Expectations in general cause disappointment. When we set specific expectations “willy nilly”, we are setting ourselves up for failure.

Whether you are hiring new or are managing a current team or even managing yourself, time efficiency should always be on the top of your list.

I feel our Technicians leave this topic out when choosing products, determining prices, booking their schedule, managing their Business.

Unrealistic expectations are set and in return we set ourselves up for disappointment. Have you ever scheduled yourself to get 10 things done (including clients) during the day, only to accommodate;ish maybe five or six?

Expectations in general cause disappointment. When we set specific expectations “willy nilly”, we are setting ourselves up for failure.

When I owned my Salon, as a licensed Nail Technician I was able to train any Nail Technician who came to work with me.

I had my specific requirements and they knew this from the start.

Priority #1 – when you can apply a full set of nails in 1-1/2 hours, you can be placed with paying customers

I knew from my experience, customers were okay with that time frame knowing the Technician was new. Any longer than 1-1/2 hours was just too long.

It was then my responsibility as the Salon owner/Trainer to make sure that goal was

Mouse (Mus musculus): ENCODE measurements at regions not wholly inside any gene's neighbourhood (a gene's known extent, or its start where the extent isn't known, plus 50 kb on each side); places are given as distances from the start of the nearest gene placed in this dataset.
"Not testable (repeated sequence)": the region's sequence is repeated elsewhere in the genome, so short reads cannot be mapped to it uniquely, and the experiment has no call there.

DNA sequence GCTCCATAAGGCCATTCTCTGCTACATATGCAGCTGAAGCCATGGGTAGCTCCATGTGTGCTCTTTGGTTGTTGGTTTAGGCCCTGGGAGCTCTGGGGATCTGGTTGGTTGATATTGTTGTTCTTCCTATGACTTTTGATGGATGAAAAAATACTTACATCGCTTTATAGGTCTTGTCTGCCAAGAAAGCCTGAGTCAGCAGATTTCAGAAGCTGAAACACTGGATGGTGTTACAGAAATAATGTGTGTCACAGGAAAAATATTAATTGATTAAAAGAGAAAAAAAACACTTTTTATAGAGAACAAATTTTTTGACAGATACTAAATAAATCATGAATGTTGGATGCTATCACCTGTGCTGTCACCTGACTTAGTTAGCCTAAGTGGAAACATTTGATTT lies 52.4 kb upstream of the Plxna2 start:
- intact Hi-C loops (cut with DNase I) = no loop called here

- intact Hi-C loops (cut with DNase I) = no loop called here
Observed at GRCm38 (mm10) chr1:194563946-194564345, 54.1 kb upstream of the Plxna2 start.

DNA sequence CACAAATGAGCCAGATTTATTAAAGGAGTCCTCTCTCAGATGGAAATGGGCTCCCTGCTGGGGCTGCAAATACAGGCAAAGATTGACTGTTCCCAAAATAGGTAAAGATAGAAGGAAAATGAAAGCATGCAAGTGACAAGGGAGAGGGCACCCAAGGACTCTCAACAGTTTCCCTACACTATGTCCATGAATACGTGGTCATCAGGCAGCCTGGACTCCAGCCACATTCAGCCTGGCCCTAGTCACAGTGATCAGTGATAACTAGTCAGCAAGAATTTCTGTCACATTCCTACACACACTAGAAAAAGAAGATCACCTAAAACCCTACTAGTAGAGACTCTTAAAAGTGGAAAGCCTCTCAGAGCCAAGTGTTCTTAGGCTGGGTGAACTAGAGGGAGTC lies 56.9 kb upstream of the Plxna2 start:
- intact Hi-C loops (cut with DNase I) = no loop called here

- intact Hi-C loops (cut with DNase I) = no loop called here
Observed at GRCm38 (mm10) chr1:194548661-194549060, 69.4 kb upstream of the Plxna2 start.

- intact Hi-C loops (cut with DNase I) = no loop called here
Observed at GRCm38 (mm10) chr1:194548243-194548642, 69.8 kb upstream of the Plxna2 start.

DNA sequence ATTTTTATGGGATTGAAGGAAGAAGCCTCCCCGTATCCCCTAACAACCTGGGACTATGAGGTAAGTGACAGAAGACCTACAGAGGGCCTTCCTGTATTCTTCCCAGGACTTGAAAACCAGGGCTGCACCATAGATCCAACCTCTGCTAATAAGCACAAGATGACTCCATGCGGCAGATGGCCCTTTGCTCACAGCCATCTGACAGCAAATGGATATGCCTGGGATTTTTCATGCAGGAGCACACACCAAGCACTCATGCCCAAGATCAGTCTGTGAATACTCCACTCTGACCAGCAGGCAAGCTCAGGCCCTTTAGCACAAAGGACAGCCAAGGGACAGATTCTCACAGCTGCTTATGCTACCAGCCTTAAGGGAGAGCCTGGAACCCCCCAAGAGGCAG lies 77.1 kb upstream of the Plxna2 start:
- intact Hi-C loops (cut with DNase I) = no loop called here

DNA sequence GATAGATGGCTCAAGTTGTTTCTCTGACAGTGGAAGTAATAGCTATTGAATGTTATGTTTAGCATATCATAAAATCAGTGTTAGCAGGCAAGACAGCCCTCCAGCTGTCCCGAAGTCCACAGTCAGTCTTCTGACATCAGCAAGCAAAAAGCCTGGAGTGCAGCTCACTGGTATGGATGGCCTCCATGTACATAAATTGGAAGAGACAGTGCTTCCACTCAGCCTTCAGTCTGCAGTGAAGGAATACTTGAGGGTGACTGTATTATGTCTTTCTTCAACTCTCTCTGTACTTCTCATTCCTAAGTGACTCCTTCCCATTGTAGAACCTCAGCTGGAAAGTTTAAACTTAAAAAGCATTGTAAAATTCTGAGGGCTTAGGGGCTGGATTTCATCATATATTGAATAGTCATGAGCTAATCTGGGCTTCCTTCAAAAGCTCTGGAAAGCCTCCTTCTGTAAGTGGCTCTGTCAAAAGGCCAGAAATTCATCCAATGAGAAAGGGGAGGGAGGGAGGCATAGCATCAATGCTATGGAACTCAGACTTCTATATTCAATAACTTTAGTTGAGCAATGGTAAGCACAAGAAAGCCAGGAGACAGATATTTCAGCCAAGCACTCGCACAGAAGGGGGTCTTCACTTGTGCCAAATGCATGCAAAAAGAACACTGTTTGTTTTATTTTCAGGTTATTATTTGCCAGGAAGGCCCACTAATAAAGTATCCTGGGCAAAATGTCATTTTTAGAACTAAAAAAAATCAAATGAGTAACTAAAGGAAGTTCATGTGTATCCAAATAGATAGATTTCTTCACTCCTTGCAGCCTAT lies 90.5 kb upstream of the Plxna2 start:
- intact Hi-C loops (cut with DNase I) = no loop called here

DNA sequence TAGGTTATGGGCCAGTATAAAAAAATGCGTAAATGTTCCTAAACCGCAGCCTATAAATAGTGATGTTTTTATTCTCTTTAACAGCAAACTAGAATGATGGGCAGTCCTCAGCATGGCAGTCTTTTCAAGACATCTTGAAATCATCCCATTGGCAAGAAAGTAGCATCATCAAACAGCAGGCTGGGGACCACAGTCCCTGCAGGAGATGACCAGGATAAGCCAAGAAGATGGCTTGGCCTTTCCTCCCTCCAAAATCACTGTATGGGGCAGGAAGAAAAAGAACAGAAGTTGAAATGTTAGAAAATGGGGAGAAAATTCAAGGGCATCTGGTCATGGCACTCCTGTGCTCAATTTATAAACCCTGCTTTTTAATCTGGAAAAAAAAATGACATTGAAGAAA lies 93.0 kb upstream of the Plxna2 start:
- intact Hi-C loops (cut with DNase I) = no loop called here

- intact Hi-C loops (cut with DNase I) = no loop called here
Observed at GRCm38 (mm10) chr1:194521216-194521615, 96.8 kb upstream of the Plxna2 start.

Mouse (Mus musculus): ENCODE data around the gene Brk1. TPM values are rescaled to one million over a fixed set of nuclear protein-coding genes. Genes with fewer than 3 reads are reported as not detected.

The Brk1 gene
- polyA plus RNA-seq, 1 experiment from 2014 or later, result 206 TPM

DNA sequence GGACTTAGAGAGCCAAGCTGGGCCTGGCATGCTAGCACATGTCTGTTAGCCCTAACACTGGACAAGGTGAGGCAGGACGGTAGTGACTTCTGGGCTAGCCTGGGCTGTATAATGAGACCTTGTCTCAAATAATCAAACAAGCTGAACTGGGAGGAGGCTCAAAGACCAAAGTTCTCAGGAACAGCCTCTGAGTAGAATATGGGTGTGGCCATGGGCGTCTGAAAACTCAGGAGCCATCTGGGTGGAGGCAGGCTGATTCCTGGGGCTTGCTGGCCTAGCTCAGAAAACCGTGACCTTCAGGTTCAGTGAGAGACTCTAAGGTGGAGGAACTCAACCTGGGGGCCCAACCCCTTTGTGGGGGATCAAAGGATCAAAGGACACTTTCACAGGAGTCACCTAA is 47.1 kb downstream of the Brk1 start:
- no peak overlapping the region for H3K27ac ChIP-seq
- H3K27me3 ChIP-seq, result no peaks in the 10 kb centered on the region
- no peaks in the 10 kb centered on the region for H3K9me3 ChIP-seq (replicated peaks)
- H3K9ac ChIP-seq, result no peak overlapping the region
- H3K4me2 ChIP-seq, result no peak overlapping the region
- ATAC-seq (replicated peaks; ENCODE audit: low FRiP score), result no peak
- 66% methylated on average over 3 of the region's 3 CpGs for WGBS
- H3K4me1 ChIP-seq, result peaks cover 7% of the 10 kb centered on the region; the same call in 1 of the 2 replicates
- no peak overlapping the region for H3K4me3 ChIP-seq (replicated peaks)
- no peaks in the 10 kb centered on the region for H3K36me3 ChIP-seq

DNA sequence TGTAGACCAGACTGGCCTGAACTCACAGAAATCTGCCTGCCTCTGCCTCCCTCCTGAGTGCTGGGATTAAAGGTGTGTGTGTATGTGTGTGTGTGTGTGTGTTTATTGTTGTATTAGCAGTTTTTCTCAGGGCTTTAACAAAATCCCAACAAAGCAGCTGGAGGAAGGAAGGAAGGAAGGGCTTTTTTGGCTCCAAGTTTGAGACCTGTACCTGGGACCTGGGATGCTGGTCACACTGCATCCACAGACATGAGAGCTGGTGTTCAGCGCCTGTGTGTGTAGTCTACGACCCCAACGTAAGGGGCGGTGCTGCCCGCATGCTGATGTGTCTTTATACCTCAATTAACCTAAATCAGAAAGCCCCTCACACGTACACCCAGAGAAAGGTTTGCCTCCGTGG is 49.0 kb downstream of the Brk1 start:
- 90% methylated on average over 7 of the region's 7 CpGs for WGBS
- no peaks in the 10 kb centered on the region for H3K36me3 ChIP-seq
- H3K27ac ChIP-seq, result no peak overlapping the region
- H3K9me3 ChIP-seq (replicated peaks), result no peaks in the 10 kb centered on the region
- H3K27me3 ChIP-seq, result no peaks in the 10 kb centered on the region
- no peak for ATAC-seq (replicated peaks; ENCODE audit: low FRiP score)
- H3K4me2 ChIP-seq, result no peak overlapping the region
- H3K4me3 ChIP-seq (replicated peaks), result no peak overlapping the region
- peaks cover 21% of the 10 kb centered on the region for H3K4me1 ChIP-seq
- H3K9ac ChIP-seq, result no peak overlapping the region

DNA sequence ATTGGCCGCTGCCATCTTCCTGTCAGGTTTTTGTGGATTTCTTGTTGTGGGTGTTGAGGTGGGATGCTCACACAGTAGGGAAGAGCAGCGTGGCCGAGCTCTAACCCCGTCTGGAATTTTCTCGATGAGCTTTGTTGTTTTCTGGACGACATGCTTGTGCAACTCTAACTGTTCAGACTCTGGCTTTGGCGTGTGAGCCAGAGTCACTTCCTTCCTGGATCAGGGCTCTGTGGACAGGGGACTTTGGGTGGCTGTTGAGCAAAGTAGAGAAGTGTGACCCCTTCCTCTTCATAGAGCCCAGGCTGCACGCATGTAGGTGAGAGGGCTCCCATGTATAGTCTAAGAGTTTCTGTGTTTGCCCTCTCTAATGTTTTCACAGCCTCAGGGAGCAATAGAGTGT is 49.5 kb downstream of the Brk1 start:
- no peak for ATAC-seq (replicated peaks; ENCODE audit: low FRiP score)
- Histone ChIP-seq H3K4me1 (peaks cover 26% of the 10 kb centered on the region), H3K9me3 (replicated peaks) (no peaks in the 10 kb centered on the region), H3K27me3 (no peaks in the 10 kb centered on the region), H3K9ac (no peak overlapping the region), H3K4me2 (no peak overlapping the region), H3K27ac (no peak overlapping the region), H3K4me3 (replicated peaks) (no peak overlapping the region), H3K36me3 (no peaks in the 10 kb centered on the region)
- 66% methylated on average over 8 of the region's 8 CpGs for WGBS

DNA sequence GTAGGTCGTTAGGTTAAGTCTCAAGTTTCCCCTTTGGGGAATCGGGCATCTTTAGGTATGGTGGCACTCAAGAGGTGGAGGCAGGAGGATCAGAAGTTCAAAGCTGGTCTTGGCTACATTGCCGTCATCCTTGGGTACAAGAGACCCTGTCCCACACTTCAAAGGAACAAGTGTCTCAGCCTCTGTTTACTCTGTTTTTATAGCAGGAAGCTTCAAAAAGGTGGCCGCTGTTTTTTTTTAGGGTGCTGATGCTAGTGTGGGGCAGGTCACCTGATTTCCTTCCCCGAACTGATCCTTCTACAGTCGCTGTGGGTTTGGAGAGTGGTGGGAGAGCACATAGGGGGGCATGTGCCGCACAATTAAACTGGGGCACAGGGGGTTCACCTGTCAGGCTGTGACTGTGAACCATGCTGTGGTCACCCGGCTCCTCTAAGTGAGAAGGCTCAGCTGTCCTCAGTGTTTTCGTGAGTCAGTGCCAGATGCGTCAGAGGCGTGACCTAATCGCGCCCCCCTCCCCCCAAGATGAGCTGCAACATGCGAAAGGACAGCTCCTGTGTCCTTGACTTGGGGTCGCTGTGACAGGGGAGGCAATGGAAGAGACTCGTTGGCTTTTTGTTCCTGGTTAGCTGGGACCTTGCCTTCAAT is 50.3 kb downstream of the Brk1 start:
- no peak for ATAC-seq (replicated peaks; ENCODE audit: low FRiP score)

1. attainable
  2. conducted

Setting unrealistic goals, is a set up for failure.

Leaving someone new to this task without conducting or providing the proper training was just down right wrong and again, setting them up for failure.

Consequently, I had specifics on every process of the training

  • How long it should take for each step from station set up to completion
    • Prep
    • Tip sizing
    • Tip application
    • Acrylic application
    • Filing
    • Polishing etc.
  • A requirement to find just the right amount of people to use as models
    • 20
  • Communication
    • Never tell a client you are “just out of school“. Its best to say “I am new to the Industry

We did the same training for every service including nail repairs, manicures, pedicures, polish changes etc.

I also made it very clear. This process can take 2 weeks or it can take 3 months. Their participation in finding 20 people was always key point.

At the end of 3 months if the criteria had not been met, we parted ways. This was known from the very start.

I think about this when I am trying to help someone work through Managing today’s generation(s) whether they are existing personnel or new.

  • There have always been challenges when it comes to training and managing people